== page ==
During the 2008 presidential campaign, then candidate Barack Obama promised that if elected he would work to “ensure quality, affordable, accessible health care for First Americans.” His campaign Web site stated that “perhaps more than any other group, American Indians understand that our health care system must be reformed and that disparities that affect American Indians—including significantly higher rates of diabetes and tuberculosis, and lower life expectancy— must be addressed and eliminated.” Specifically, the “Obama-Biden Plan to Improve First American Health Care” pledged to:

  • Increase funding support for the Indian Health Service (IHS).
  • Expand eligibility for Medicaid and the State Children’s Health Insurance Program (SCHIP) so that more American Indians can be covered.
  • Require that federally supported Indian health care services utilize proven disease management programs.
  • Tackle Indian health disparities by addressing differences in health coverage and promoting prevention and public health.

Flash forward to the present. As of September 2009, three-quarters of the way through President Obama’s first year in office, how many of those promises are actually being kept? How much has the Obama administration really done to improve health care for American Indians and Alaska Natives? Well, let’s look at the record so far:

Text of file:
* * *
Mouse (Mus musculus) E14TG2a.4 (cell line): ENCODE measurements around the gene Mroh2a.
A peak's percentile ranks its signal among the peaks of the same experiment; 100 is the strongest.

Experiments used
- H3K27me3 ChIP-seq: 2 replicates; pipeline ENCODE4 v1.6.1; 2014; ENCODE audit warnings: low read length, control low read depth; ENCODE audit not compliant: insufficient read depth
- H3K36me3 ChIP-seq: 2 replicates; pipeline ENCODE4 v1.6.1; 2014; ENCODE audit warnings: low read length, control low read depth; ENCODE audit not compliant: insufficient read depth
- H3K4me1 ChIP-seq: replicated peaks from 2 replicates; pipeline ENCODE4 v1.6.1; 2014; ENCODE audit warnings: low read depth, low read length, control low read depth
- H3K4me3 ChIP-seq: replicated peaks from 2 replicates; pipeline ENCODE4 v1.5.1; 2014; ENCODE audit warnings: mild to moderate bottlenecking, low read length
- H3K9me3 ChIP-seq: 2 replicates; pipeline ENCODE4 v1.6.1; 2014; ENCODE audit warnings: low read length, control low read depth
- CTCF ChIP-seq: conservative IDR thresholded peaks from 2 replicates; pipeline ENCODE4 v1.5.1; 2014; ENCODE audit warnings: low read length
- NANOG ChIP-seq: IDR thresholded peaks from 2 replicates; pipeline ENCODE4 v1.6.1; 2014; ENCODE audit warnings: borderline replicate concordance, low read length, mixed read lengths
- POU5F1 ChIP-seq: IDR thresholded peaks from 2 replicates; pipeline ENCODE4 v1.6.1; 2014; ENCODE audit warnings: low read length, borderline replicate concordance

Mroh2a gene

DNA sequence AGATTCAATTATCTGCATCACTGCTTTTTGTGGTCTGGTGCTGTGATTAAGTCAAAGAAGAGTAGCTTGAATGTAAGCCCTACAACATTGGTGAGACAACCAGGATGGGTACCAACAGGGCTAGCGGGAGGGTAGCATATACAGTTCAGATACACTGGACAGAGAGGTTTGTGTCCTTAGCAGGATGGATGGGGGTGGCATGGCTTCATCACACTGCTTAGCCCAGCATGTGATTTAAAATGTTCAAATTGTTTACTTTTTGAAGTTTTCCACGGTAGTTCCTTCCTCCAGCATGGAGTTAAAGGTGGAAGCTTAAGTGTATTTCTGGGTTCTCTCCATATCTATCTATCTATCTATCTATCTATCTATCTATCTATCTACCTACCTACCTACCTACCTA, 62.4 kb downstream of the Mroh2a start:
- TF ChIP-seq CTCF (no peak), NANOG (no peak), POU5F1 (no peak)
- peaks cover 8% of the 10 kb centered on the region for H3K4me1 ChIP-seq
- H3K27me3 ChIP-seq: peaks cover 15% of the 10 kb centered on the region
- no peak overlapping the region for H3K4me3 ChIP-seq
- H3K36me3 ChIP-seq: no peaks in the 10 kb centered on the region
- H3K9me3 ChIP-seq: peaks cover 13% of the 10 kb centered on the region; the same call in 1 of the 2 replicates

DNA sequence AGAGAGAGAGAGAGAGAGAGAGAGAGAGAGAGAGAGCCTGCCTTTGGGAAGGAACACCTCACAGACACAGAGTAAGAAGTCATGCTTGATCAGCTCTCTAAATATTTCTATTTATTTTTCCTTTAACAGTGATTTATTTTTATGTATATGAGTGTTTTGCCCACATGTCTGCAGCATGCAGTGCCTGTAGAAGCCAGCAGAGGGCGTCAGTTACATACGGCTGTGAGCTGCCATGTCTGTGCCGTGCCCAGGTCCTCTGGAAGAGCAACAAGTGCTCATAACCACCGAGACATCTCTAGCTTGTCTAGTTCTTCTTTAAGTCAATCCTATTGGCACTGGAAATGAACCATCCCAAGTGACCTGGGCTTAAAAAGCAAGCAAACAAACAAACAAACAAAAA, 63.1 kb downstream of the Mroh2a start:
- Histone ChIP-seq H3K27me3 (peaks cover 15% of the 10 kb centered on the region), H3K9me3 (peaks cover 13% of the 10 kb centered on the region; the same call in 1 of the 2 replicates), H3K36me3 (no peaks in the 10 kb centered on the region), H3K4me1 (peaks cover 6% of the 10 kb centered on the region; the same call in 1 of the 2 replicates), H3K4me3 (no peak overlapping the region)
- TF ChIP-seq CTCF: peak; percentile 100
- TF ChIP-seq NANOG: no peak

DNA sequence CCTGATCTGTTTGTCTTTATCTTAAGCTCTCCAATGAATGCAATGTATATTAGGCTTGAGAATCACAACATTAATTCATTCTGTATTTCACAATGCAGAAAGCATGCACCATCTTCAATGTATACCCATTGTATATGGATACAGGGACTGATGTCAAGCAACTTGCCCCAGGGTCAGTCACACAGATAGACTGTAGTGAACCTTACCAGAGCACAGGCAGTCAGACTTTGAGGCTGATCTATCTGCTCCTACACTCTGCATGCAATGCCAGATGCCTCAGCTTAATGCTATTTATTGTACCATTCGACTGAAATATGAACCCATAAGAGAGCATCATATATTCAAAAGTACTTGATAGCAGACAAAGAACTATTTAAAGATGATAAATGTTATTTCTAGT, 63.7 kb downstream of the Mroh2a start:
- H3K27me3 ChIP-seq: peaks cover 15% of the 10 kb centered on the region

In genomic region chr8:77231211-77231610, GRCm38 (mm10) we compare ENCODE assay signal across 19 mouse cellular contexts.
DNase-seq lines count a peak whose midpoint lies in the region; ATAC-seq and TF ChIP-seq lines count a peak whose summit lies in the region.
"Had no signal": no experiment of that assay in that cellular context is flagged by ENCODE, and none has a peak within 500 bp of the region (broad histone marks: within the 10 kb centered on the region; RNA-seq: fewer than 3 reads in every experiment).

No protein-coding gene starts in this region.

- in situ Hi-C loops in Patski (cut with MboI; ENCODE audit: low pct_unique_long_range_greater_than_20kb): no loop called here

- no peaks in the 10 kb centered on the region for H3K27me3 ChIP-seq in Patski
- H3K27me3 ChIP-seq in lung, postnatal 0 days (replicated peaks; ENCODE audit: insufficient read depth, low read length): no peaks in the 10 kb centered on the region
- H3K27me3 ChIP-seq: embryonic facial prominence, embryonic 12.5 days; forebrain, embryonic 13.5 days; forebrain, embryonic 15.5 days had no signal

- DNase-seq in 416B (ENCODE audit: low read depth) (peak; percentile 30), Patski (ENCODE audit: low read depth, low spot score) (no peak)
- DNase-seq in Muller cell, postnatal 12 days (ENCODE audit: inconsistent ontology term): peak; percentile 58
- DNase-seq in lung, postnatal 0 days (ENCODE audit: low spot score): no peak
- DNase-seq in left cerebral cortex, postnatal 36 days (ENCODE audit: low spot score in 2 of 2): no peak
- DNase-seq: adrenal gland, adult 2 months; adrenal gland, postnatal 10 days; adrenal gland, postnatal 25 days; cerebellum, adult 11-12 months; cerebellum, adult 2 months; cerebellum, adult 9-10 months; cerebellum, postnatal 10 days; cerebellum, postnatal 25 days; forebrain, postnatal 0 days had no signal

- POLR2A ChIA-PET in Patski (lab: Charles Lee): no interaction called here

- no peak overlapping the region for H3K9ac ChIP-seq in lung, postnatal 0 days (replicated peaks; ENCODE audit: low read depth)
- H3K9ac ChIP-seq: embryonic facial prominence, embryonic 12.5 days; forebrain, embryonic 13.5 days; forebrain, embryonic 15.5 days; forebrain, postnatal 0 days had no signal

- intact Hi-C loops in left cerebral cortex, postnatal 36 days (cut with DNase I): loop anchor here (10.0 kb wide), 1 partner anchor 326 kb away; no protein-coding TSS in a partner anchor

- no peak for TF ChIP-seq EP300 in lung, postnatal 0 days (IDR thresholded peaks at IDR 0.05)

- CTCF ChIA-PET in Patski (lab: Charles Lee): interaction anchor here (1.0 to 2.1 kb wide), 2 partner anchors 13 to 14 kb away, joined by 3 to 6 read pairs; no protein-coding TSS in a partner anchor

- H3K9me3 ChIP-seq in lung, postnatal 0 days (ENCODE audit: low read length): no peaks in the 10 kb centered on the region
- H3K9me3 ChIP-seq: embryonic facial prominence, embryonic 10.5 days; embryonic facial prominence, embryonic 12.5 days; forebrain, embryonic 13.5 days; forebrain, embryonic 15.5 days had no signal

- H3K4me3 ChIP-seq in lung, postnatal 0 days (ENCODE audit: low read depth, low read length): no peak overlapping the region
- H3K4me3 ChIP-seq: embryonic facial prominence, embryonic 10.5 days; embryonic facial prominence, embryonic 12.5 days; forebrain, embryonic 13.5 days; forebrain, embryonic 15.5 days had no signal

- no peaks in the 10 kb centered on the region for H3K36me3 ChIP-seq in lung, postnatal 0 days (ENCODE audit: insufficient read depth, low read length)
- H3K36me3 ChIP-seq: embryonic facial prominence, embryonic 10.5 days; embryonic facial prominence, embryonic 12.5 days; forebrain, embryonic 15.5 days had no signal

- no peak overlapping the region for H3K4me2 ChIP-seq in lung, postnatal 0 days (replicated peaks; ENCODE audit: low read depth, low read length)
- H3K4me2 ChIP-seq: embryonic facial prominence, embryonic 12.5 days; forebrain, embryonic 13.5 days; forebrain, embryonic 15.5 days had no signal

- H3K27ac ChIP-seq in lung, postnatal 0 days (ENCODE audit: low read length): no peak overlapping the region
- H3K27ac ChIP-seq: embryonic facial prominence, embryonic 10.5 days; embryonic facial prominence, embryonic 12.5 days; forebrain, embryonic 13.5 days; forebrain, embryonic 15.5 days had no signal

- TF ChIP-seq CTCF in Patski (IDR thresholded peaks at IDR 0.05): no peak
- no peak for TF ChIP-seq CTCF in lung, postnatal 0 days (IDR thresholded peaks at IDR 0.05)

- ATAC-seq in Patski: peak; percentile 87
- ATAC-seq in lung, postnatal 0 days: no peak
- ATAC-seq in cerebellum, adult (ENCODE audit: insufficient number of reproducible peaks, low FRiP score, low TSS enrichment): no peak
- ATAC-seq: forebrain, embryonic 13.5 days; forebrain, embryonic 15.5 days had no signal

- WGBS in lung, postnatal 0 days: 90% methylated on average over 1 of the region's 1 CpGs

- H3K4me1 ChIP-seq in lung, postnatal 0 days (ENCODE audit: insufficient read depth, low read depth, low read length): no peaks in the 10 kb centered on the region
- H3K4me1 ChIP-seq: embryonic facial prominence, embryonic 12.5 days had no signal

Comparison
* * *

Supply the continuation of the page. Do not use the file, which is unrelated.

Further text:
• In March, the president’s economic recovery legislation, the American Recovery and Reinvestment Act of 2009, allocated $500 million to the Indian Health Service to help the agency construct and modernize health care facilities, increase its use of health information technology and make other much-needed improvements in care.
    • That same month, President Obama appointed Yvette Roubideaux, MD, MPH, an assistant professor of family and community medicine at The University of Arizona College of Medicine, as the new director of IHS. Roubideaux, a member of the Rosebud Sioux tribe, has conducted extensive research on Indian health disparities and was co-director of the Coordinating Center for the Special Diabetes Program for Indians Competitive Demonstration Projects, a program that has implemented diabetes and cardiovascular disease prevention activities in 66 Native communities.
    • In August, the Department of Justice awarded more than $6.7 million in Recovery Act funds to 17 tribes in eight states to fight violence against women, one of the most serious health disparities in Indian Country.
    • The president’s FY 2010 budget, which took effect on October 1, calls for a 13% funding increase for the IHS—one of the largest increases in 20 years.
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This may seem like a fairly decent start, considering everything else—including health reform legislation—that’s on the president’s plate this year. But is it enough? Some tribal leaders don’t think so, testifying before the Senate Committee on Indian Affairs that the 2010 IHS funding levels are nowhere near high enough. And according to an August 23 Gannett News Service article, “IHS officials say the $3.6 billion they received [in 2009] is a little more than half of what they need to fully fund the agency’s mission.”

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